“Daft Punk’s jam on ‘Get Lucky’ with Pharell, guitarist Nile Rodgers, and Stevie Wonder…was another peak,” Slate music editor Carl Wilson writes in “The Same Loves: white people win again at the Grammys.” “The French duo became the night’s biggest winners, taking home both Record and Album of the Year. But while this was a relatively progressive choice by Grammys standards… it still amounted to anointing a veteran white group playing retro-styled black dance music, with African-Americans as side musicians.”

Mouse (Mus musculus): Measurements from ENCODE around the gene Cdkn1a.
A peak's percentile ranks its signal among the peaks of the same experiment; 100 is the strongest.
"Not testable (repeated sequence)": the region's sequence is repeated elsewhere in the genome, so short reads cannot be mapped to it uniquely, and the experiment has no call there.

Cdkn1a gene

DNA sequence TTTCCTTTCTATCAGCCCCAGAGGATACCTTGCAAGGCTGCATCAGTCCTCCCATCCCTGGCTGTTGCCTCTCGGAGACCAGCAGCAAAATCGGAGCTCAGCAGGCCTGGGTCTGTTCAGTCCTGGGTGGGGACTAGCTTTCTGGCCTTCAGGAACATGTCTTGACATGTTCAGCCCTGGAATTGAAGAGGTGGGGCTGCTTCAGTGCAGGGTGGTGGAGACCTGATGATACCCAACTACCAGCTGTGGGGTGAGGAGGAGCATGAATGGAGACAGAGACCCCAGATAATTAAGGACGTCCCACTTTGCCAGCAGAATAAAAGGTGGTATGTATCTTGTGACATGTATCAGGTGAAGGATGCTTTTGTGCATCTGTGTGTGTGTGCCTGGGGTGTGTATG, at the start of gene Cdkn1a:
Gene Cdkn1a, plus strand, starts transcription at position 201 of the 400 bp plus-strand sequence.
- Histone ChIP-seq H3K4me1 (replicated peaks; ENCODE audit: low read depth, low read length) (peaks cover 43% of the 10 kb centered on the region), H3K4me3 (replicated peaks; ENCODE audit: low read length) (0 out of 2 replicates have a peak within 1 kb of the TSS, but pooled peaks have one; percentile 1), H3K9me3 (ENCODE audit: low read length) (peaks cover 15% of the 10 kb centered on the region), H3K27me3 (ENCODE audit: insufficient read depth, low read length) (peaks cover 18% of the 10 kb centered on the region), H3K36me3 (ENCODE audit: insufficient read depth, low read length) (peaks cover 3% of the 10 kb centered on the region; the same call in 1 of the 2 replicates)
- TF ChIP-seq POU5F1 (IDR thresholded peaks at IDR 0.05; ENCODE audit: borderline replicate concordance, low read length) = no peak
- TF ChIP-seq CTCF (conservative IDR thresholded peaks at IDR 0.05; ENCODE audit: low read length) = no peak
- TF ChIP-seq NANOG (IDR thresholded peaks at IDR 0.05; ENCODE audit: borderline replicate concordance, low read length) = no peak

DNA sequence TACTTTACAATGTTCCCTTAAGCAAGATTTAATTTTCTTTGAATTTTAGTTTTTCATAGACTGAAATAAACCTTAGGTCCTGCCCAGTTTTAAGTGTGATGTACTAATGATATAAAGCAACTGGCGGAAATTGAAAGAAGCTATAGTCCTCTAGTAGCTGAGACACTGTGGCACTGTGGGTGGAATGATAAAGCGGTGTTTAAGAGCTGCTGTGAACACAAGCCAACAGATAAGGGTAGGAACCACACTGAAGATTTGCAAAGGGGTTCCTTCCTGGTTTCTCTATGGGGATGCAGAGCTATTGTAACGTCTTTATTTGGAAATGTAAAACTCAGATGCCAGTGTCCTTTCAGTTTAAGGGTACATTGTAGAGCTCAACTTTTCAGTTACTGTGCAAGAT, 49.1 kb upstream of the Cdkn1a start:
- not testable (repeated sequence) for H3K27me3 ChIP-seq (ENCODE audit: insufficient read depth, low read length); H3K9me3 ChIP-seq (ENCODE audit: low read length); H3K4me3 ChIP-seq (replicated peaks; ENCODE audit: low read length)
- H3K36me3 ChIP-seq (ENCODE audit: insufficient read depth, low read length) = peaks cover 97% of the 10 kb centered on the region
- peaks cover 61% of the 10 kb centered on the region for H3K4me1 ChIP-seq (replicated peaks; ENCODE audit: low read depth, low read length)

Here, Wilson gets away with calling three of the most respected figures in the music industry “side musicians” under the guise of advancing a dialogue on cultural appropriation. Stevie, Pharell, and Nile become incarnations of the same point with no individual characteristics, no voices. Side musician Stevie Wonder has more Grammys than any other male solo artist. Ubiquitous hit machine Pharell won as many Grammys as Macklemore this year—yet Pharell is sidelined. Nile Rodgers helped to found the genre Daft Punk intended to evoke on 2013’s Random Access Memories, yet Wilson reduces his much-publicized impact on their album, his signature syncopated, slinky guitar lines, to his skin color—and not to the fact that he is a father of the style. Wilson’s reduction is made laughable by the fact that Rodgers and Pharell accepted the award while Daft Punk, the world’s most famous faceless robot duo, stood by in silence. Wilson is not alone in calling out Daft Punk; The Atlantic’s Kornhaber also sounded the alarm: “As more than one person pointed out on Twitter, combined with the Daft Punk win, it’s easy to come away thinking the Grammys likes black music so long as it’s made by white people.” Another backwards assumption—Rodgers and Pharell are heavily featured on the song, so why is it a song “made by white people”? The riff is signature Nile. The hook is signature Pharell. The music world increasingly emphasizes collaboration in the age of the remix, so what’s the take away here? Daft Punk, stay away from black musicians, for fear the Internet will accuse you of cultural appropriation? Record the song on your own, isolated from the musicians who influenced you? A terrifying conclusion to the year’s catchiest song.